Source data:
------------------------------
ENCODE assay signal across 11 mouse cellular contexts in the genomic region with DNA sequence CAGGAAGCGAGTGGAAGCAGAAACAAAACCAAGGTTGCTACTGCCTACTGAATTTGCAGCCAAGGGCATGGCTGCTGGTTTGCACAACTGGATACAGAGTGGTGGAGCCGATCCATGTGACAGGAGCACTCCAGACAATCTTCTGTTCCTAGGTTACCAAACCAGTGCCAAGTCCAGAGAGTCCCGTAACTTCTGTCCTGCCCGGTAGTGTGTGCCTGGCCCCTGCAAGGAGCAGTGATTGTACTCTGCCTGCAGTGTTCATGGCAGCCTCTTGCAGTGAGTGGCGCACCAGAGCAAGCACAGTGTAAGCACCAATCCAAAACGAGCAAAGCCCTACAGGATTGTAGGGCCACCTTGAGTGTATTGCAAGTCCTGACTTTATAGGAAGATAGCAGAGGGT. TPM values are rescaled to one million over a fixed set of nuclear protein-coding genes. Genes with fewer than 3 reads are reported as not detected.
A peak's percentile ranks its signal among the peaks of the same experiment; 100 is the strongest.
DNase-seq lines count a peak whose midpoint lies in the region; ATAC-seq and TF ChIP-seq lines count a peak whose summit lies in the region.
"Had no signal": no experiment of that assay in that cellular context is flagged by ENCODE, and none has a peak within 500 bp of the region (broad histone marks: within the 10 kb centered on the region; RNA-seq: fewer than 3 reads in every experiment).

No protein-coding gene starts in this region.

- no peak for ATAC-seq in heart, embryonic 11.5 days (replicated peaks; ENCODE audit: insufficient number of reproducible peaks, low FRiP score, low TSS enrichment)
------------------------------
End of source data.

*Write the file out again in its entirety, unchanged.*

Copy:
ENCODE assay signal across 11 mouse cellular contexts in the genomic region with DNA sequence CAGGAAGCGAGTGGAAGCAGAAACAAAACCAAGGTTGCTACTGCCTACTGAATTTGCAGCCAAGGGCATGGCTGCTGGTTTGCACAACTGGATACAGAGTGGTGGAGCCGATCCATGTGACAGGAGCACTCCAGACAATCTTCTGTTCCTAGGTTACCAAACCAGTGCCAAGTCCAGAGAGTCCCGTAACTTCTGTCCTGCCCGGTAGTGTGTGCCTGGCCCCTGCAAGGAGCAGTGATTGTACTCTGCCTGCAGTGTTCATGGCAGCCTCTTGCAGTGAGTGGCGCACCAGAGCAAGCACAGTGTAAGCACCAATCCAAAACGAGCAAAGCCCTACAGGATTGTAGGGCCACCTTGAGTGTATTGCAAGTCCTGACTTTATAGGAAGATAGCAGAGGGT. TPM values are rescaled to one million over a fixed set of nuclear protein-coding genes. Genes with fewer than 3 reads are reported as not detected.
A peak's percentile ranks its signal among the peaks of the same experiment; 100 is the strongest.
DNase-seq lines count a peak whose midpoint lies in the region; ATAC-seq and TF ChIP-seq lines count a peak whose summit lies in the region.
"Had no signal": no experiment of that assay in that cellular context is flagged by ENCODE, and none has a peak within 500 bp of the region (broad histone marks: within the 10 kb centered on the region; RNA-seq: fewer than 3 reads in every experiment).

No protein-coding gene starts in this region.

- no peak for ATAC-seq in heart, embryonic 11.5 days (replicated peaks; ENCODE audit: insufficient number of reproducible peaks, low FRiP score, low TSS enrichment)